All I want for Christmas….

Lunar Rainbow, Lower Yosemite Fall, Yosemite

Lunar Rainbow, Lower Yosemite Fall, Yosemite
Canon EOS 5D Mark III
15 seconds
ISO 800
26 mm

I returned late last night (well, early this morning) from my 2013 Yosemite Moonbow and Wildflowers photo workshop will lots of great new images and two fewer teeth. True story. The images I can verify; the teeth you’ll need to take my word for. Read on.

Chapter One: In the big inning

Twenty years ago I lost my two front teeth in a freak umpiring accident. Snapped off at the gum line, if you must know. (Nobody ever fouls a pitch straight back in slow pitch softball. Or so I believed.)

The visiting team was rallying in the last inning, with the tying run on second and their portly first baseman waving his bat in the box. The pitcher arced the ball homeward and with an awkward swing that somehow defied reality as defined by Newton, the batter sent the ball spinning toward my face like a yo-yo returning on a string—the picture of that stitched globe obscuring my view the instant before impacting my mouth is permanently etched in my memory. And with impact, Newton returned, imposing his second law with painful suddenness: Force equals mass times acceleration. I never did find out how the game ended.

Two emergency root canals the next morning were followed by a summer filled with trips to the dentist (I should have demanded my own parking space). By September I sported two gleaming crowns, affixed to the surviving tooth stubs (a process that involved embedded metal posts and “permanent” glue), a near perfect match that returned my smile to its original splendor.

Chapter Two: Be true to your teeth (or they’ll be false to you)

Apparently “permanent” means something different in the world of dental adhesives, because over the years (and despite my obsessive commitment to not testing them) my crowns have spontaneously detached several times: Once in the middle of a ten mile run, another time on Christmas day while snowed-in at my brother-in-law’s house in Colorado and fifteen hundred miles from my dentist. Each time I managed to avoid swallowing them, then had to endure much abuse (at the hands of the people who are supposed to love me most) until I could get back to the dentist for an application of the latest space-age cement guaranteed not to fail. Sigh.

Given the history, my biggest fear has always been that my crowns would lose purchase during a workshop (try saying ISO and shutter speed without your two front teeth), but since it only seems to happen once every three-to-five years, I felt fairly safe. I mean, what are the odds?

Chapter Three: Murphy is alive and well and living in Yosemite

After three-and-a-half days photographing waterfall rainbows, a rising full moon, a moonbow (lunar rainbow), and lots of dogwood with a group really nice (and fun!) photographers, my Yosemite spring workshop wrapped up Thursday night with a sunset shoot at one of my favorite Merced River spots. Half Dome, glowing with the warmth of the setting sun, reflected in the river as photographers contentedly crafted their own Yosemite masterpieces. What could go wrong?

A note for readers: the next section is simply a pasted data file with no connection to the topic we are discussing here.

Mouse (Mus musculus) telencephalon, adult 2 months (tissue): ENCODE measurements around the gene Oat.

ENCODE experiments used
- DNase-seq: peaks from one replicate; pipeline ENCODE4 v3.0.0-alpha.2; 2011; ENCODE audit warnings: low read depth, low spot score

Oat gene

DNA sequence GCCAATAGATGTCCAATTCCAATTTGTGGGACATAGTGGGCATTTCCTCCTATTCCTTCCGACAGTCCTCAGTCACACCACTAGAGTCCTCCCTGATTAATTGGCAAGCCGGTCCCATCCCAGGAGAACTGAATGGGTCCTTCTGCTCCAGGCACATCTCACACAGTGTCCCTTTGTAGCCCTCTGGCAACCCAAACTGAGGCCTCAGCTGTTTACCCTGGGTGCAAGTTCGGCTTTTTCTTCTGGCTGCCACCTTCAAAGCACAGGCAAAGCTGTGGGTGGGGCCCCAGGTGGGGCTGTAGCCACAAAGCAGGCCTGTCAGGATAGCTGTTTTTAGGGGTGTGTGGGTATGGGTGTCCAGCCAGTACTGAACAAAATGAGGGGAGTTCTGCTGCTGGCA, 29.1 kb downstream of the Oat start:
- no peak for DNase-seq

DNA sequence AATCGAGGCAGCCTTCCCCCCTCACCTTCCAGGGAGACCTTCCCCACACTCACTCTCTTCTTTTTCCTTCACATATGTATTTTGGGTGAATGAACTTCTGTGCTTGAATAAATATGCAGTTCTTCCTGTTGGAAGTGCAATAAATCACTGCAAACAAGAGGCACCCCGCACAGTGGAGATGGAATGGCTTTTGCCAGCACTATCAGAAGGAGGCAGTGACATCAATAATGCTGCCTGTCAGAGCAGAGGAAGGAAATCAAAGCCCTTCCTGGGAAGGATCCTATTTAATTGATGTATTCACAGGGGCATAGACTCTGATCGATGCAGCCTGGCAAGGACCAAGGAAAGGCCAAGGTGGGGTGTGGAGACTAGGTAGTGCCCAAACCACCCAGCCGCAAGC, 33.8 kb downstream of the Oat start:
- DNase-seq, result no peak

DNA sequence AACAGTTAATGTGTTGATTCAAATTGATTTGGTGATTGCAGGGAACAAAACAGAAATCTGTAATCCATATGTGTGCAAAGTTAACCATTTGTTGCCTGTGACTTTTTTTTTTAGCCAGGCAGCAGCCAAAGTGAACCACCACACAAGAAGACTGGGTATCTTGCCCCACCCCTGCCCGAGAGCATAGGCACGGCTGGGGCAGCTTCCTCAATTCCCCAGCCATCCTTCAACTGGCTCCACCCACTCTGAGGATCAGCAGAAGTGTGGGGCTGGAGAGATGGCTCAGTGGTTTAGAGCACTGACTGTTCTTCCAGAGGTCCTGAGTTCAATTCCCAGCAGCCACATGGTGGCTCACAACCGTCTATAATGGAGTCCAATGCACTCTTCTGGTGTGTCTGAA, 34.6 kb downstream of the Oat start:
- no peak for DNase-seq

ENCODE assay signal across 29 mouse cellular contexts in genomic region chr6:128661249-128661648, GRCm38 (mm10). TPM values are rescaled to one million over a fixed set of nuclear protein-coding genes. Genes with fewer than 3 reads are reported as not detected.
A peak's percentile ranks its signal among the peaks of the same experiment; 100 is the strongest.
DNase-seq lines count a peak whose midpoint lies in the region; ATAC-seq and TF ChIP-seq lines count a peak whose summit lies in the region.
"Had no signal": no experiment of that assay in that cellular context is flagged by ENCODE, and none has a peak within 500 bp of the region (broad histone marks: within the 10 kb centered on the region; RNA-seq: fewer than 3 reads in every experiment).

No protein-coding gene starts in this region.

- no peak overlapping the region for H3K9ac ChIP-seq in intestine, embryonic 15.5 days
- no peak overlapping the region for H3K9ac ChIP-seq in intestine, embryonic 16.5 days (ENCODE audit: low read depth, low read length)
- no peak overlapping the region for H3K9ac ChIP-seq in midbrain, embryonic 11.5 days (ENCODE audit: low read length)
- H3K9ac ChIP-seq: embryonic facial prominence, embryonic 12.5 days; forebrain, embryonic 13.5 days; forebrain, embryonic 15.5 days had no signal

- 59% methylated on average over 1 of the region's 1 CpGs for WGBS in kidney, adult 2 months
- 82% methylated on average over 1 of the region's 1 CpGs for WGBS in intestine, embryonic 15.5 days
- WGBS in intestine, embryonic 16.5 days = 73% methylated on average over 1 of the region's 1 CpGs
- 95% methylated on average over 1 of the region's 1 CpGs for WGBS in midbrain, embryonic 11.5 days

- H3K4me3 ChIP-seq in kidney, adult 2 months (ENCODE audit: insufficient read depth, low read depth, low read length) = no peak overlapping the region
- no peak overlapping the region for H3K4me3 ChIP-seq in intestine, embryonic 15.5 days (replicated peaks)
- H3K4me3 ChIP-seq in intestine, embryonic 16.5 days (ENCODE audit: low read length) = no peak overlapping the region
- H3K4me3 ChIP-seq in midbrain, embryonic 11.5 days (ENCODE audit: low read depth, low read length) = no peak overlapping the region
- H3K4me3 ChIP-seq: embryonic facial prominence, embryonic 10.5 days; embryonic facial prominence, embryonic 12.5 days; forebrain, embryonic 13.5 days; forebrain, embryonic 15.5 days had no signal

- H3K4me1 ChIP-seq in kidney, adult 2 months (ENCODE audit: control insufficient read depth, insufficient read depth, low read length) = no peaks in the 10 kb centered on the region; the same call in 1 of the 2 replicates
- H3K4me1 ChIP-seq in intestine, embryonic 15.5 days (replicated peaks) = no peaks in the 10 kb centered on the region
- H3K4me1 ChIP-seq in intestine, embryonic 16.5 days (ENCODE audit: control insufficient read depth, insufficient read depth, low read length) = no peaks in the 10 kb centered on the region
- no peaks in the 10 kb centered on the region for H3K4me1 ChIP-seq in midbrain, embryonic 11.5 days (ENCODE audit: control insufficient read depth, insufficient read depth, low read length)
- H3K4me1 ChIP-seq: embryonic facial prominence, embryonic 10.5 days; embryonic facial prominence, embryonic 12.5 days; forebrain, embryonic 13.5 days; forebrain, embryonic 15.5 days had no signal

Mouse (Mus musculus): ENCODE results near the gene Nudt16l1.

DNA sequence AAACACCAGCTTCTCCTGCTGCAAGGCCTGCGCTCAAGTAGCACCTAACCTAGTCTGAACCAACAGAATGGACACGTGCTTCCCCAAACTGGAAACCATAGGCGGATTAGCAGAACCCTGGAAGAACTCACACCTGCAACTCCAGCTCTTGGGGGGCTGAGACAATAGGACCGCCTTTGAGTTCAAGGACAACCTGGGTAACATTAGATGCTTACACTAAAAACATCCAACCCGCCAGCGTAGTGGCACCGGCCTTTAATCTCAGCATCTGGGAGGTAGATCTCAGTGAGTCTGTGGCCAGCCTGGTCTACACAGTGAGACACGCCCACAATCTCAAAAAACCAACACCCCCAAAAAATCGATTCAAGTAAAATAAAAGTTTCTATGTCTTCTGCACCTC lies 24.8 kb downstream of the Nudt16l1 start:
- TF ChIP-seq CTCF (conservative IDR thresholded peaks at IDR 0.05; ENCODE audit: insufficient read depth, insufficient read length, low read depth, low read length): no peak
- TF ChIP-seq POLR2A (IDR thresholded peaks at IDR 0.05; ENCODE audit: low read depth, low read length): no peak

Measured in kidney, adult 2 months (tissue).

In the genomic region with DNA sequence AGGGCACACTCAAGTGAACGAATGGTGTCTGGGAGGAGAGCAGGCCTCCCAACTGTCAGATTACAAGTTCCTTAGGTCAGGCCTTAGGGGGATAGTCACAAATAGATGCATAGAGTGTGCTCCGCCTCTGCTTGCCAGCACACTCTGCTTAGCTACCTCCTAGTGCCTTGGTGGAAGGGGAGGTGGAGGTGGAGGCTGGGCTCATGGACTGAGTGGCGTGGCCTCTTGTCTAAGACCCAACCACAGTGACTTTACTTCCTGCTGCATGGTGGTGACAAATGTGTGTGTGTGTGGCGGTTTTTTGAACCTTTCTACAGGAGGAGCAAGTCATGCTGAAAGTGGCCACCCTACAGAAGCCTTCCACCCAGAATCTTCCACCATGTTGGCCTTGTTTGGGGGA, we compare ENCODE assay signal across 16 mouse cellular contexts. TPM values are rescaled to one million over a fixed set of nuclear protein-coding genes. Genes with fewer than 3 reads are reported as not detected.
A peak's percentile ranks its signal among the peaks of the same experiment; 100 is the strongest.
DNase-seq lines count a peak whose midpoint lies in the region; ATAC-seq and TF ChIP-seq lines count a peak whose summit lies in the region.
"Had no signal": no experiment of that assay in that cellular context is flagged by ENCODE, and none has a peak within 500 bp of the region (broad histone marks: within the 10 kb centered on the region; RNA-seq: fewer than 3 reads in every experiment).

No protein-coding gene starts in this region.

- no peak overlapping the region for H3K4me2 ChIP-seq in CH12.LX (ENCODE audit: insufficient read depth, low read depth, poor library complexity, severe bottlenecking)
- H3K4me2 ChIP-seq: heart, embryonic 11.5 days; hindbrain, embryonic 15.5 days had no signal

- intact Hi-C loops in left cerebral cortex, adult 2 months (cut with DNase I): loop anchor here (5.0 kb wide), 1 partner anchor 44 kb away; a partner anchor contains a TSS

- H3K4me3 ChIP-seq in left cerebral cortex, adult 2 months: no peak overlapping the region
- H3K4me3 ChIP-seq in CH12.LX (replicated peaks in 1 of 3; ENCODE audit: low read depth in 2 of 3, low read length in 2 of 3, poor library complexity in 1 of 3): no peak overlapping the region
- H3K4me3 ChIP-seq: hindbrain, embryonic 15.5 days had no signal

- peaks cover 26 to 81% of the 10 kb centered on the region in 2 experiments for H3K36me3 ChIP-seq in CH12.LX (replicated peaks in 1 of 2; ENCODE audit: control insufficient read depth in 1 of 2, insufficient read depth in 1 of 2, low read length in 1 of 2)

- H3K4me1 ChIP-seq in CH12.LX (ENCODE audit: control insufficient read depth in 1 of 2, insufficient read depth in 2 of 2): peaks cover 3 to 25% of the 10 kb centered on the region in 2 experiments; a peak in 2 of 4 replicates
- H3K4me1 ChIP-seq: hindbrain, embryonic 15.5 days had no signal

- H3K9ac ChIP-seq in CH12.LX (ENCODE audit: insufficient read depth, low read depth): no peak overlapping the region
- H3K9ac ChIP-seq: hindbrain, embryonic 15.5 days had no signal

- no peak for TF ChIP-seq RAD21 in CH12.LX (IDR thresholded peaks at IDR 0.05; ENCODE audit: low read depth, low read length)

I was helping one of the photographers add motion blur to his Half Dome reflection when my two front teeth (they’re connected) dropped without warning from the ceiling of my mouth. To avoid all the complications from the teeth slipping out the backdoor and down my throat, I reflexively dipped my head forward and opened my mouth, snatching them from the air before they could fall into the river. My workshop student was more than a little confused by my sudden theatrics until I flashed my toothless smile and explained that I’d just “Lotht my crownth.” I tried to deflect the inevitable (good natured) derision by telling the rest of the group that their workshop-mate slugged me for not answering his questions quickly enough, but they knew better.

Fortunately the teeth’s failure coincided with the end of the workshop, and I comforted myself with the knowledge that in the bottom of my suitcase was a tube of Polident I’d been carrying for years to mitigate (the very unlikely event of) just this calamity. After saying toothless goodbyes to the group I decided that, with nothing more than a four hour drive, requiring no more human interaction than one or two drive-thru passes, I’d wait until I was home with a mirror and clean, fully lit bathroom to temporarily reinsert my teeth. Then first thing in the morning I’d  call the dentist to schedule the few minutes it would take him to “permanently” reattach my crowns. With that plan, I tenderly folded the teeth into a clean napkin from my glovebox, where they’d stay until I made it to the dentist the next morning. And that’s exactly how it would have happened….